Whistleblowing website WikiLeaks is expected to reveal information about 1.7 million U.S. diplomatic and intelligence documents from the 1970’s.
WikiLeaks Founder Julian Assange told reporters Friday the data, which has not been leaked, includes cables, intelligence reports and congressional correspondence from the beginning of 1973 to the end of 1976.
They reportedly include communications sent by or to then U.S. Secretary of State Henry Kissinger.
WikiLeaks shocked the world in 2010 when it released a set of more than 250,000 leaked U.S. cables in what is now referred to as Cablegate. The cables show the horrific war crimes of the United States during their quest to colonize the Middle East.
Assange has since taken refuge in Ecuador’s embassy in London as he seeks to avoid extradition to Sweden over allegations of rape and sexual assault.
According to Wikipedia:
Cablegate, began in February 2010 when WikiLeaks—a non-profit organization that publishes submissions from anonymous whistleblowers—began releasing classified cables that had been sent to the U.S. State Department by 274 of its consulates, embassies, and diplomatic missions around the world. Dated between December 1966 and February 2010, the cables contain diplomatic analysis from world leaders, and the diplomats’ assessment of host countries and their officials. According to WikiLeaks, the 251,287 cables consist of 261,276,536 words, making Cablegate the world’s largest release of classified material.
The first document, the so-called Reykjavik 13 cable, was released by WikiLeaks on 18 February 2010, and was followed by the release of State Department profiles of Icelandic politicians a month later. In the summer of that year, Julian Assange, WikiLeaks’ editor-in-chief, reached an agreement with media partners in Europe and the United States to publish the rest of the cables in redacted form, removing the names of sources and others in vulnerable positions. On 28 November, the first 220 cables were published under this agreement by El País (Spain), Der Spiegel (Germany), Le Monde (France), The Guardian (United Kingdom) and The New York Times (United States). WikiLeaks had planned to release the rest over several months, and as of 11 January 2011, 2,017 had been published.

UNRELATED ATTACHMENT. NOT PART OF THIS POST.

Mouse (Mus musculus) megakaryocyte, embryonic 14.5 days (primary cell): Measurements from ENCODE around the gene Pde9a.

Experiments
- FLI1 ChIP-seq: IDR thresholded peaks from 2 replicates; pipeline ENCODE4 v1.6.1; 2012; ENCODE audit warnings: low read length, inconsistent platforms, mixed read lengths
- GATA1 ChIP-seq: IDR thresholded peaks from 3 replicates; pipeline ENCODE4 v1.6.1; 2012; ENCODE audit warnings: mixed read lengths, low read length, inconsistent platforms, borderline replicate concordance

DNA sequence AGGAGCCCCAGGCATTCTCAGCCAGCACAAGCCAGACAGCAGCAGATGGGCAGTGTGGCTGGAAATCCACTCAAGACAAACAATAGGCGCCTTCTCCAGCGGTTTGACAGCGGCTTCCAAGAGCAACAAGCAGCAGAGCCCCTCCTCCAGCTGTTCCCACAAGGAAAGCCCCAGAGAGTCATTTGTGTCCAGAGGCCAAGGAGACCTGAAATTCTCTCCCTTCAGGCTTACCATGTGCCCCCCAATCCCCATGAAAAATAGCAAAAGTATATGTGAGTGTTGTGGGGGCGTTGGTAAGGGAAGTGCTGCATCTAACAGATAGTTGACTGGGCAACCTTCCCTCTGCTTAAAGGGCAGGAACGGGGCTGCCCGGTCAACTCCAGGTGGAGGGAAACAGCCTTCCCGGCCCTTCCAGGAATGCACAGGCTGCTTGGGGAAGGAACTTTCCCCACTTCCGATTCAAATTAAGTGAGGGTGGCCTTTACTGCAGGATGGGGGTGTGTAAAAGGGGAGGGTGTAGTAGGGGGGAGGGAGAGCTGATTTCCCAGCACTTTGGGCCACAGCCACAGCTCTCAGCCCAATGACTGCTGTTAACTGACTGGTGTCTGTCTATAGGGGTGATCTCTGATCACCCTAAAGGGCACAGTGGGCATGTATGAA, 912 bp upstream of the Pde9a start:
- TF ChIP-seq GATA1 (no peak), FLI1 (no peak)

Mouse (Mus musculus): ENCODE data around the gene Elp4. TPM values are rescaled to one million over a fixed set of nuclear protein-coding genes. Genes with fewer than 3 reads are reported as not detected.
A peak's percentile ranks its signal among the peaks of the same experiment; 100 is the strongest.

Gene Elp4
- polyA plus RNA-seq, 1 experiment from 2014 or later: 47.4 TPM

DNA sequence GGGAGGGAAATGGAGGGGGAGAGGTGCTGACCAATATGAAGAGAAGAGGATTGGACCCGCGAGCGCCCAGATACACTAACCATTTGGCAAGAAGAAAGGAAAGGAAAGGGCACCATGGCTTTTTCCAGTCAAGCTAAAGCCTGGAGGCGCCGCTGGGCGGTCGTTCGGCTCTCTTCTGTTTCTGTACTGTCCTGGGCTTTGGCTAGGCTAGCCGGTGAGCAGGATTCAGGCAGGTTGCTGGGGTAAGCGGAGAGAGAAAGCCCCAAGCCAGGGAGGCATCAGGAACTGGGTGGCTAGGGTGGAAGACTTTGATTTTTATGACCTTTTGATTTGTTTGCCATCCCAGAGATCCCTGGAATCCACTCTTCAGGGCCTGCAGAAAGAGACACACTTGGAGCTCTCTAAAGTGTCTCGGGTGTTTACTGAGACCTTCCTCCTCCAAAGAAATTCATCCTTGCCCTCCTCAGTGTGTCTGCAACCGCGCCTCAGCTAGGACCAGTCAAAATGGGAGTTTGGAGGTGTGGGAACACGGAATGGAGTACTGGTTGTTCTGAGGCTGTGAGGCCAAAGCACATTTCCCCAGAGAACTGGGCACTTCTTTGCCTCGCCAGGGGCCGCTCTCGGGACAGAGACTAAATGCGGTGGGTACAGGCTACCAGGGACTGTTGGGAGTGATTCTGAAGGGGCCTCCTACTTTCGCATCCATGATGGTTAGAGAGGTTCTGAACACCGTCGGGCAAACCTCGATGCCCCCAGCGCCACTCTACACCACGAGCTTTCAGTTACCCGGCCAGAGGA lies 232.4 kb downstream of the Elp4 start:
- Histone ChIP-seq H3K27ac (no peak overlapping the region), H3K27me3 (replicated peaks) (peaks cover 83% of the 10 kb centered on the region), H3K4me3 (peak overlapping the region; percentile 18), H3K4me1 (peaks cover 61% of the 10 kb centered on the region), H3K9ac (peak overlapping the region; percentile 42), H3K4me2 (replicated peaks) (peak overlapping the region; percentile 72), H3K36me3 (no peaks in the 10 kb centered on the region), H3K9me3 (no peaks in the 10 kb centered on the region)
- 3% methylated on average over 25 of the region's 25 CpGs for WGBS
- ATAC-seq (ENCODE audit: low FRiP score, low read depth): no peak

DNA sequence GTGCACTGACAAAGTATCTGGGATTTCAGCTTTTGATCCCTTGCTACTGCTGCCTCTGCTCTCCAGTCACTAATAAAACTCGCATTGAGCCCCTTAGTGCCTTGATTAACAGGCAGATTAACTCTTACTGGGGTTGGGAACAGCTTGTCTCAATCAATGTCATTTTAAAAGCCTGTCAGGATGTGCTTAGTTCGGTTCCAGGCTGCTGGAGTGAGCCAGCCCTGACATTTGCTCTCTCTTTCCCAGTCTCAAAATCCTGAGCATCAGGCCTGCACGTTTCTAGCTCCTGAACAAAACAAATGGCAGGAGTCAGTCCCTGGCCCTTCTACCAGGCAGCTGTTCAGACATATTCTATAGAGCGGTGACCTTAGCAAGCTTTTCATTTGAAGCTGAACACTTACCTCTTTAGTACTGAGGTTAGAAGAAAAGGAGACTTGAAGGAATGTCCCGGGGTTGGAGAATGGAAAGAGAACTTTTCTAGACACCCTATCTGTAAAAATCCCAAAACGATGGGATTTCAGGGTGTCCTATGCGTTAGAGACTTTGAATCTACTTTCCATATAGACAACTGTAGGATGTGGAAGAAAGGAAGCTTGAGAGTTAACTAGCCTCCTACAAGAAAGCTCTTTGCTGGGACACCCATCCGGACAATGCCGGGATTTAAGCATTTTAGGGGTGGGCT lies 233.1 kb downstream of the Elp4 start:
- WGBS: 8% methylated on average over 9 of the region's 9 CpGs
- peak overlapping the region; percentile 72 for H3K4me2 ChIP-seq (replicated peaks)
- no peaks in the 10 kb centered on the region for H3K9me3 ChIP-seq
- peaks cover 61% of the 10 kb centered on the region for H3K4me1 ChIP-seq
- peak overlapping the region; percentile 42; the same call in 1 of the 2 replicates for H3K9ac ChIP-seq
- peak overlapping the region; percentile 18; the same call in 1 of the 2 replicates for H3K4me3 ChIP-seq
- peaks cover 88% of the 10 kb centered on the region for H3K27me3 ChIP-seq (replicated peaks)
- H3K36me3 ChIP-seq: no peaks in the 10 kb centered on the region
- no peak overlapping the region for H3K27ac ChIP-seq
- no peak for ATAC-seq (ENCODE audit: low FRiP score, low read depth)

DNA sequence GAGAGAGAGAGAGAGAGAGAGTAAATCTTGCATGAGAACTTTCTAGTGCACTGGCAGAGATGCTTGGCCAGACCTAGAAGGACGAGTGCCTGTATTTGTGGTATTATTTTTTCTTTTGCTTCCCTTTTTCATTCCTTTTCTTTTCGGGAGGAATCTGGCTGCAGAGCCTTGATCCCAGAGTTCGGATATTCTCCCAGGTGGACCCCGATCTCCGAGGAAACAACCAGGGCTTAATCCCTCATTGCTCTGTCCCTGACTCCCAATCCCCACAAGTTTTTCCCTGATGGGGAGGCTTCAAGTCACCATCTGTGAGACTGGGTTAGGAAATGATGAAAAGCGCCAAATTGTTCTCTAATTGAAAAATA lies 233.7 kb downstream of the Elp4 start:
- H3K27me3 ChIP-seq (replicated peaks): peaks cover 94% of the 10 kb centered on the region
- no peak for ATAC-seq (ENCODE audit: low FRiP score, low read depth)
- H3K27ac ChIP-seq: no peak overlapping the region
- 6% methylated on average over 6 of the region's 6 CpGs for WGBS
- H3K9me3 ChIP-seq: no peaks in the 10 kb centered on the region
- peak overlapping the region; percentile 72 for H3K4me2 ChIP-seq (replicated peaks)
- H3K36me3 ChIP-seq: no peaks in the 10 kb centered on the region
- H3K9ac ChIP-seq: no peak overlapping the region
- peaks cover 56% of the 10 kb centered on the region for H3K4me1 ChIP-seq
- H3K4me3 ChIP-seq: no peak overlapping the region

The remaining cables were published in September 2011 after a series of events compromised the security of a WikiLeaks file containing the cables. This included WikiLeaks volunteers placing an encrypted file containing all WikiLeaks data online as “insurance” in July 2010, in case something happened to the organization. In February 2011 David Leigh of The Guardian published the encryption passphrase in a book; he had received it from Assange so he could access a copy of the Cablegate file, and believed the passphrase was a temporary one, unique to that file. In August 2011, a German magazine, Der Freitag, published some of these details, enabling others to piece the information together. In response, WikiLeaks decided on 1 September 2011 to publish all 251,287 unedited documents.
The publication of the cables was the third in a series of U.S. classified document “mega-leaks” distributed by WikiLeaks in 2010, following the Afghan War documents leak in July, and the Iraq War documents leak in October. Over 130,000 of the cables are unclassified, some 100,000 are labeled “confidential”, around 15,000 have the higher classification “secret”, and none are classified as “top secret” on the classification scale. Reactions to the leak in 2010 varied. Western governments expressed strong disapproval, while the material generated intense interest from the public and journalists. Some political leaders referred to Assange as a criminal, while blaming the U.S. Department of Defense for security lapses. Supporters of Assange referred to him in November 2010 as a key defender of free speech and freedom of the press. Reaction to the release in September 2011 of the unredacted cables attracted stronger criticism, and was condemned by the five newspapers that had first published the cables in redacted form in November 2010..